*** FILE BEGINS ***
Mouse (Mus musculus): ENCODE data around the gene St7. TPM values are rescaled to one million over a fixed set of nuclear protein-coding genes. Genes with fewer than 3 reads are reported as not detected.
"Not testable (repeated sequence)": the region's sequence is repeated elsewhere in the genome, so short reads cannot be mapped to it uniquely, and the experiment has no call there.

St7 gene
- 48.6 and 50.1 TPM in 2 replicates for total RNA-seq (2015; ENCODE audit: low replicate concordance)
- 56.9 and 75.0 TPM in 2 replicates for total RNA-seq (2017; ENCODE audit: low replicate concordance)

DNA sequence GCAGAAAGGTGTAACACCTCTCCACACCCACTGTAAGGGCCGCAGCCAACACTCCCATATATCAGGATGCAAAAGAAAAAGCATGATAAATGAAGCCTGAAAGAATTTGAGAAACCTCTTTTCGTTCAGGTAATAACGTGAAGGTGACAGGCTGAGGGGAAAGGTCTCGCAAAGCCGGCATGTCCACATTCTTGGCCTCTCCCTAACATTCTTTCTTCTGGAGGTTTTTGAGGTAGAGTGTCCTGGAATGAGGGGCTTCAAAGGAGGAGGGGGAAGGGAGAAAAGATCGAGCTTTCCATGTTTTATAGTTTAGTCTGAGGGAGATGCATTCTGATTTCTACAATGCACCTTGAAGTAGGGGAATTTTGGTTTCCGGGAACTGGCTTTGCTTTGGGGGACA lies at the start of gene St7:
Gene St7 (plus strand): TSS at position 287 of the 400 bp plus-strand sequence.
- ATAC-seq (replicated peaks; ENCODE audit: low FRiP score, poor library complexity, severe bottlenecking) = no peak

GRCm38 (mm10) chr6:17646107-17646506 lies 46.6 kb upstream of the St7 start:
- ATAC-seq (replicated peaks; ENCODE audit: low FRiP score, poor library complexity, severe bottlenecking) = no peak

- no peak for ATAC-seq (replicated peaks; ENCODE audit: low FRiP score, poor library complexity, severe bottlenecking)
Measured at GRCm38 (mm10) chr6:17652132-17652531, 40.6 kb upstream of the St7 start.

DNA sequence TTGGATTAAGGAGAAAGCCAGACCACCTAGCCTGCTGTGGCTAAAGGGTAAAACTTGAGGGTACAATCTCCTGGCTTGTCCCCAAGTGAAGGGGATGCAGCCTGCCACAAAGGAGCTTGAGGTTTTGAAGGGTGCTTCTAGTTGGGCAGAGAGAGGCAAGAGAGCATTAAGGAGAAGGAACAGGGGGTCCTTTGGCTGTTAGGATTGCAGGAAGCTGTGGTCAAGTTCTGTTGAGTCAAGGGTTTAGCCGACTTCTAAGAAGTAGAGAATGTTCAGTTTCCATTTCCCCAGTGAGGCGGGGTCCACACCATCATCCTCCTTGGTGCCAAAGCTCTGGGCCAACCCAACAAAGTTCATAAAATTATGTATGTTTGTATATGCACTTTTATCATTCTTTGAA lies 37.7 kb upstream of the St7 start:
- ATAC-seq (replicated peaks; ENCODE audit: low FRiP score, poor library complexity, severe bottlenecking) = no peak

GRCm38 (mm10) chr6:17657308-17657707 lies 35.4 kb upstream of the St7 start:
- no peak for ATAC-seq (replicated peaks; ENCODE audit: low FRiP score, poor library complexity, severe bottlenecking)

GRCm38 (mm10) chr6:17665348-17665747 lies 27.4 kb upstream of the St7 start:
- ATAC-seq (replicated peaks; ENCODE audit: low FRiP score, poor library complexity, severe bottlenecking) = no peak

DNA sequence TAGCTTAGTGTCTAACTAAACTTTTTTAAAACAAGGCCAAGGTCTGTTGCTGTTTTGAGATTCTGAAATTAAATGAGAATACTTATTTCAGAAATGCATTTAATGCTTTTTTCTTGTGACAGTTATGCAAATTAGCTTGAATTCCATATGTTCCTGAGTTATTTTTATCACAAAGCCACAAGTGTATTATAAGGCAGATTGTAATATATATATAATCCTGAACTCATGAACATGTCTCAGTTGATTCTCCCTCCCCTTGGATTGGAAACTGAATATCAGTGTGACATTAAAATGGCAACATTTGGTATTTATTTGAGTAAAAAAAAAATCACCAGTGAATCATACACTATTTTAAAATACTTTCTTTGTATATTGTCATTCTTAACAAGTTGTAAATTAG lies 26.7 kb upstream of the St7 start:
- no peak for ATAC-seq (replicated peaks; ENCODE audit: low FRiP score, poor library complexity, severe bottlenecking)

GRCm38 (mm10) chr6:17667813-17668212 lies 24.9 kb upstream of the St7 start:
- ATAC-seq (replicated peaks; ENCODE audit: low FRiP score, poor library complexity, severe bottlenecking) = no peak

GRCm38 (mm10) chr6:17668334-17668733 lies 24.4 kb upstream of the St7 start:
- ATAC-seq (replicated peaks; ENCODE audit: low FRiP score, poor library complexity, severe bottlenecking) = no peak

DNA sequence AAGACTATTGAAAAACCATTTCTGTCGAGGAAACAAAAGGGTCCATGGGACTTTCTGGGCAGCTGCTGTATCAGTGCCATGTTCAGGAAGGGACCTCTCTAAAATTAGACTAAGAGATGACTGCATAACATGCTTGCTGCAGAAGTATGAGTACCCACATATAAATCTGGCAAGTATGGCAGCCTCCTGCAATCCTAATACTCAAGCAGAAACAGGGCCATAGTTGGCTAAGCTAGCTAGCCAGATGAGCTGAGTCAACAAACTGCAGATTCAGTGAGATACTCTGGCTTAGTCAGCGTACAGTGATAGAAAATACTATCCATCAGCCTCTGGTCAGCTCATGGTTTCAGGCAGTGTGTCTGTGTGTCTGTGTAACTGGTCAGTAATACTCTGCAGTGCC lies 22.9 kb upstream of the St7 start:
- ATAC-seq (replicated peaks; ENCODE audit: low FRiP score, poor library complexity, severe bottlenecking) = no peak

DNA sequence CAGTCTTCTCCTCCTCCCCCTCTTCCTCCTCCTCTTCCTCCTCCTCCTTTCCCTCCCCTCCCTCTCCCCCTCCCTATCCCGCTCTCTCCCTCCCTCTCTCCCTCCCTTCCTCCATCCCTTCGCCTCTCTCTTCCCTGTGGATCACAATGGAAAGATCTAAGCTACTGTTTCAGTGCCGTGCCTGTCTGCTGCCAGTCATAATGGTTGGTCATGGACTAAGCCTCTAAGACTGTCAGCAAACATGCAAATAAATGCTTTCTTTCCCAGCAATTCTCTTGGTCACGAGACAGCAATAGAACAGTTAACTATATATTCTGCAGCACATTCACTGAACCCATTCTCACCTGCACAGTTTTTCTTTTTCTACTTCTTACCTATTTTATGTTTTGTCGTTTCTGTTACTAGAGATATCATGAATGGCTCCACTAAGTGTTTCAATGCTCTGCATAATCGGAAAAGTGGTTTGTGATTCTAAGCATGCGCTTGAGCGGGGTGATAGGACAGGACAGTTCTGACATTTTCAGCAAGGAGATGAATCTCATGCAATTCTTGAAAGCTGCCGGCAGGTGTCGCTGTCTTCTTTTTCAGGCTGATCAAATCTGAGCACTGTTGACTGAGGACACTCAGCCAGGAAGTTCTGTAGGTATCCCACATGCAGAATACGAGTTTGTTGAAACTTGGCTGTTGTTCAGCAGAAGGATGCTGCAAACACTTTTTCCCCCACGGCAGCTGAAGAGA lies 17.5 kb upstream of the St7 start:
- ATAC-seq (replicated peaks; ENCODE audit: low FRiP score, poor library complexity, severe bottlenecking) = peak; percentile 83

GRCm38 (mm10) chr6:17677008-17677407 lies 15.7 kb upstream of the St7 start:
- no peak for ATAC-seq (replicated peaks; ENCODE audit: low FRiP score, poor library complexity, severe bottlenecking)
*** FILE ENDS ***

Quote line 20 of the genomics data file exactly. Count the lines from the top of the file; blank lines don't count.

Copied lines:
- no peak for ATAC-seq (replicated peaks; ENCODE audit: low FRiP score, poor library complexity, severe bottlenecking)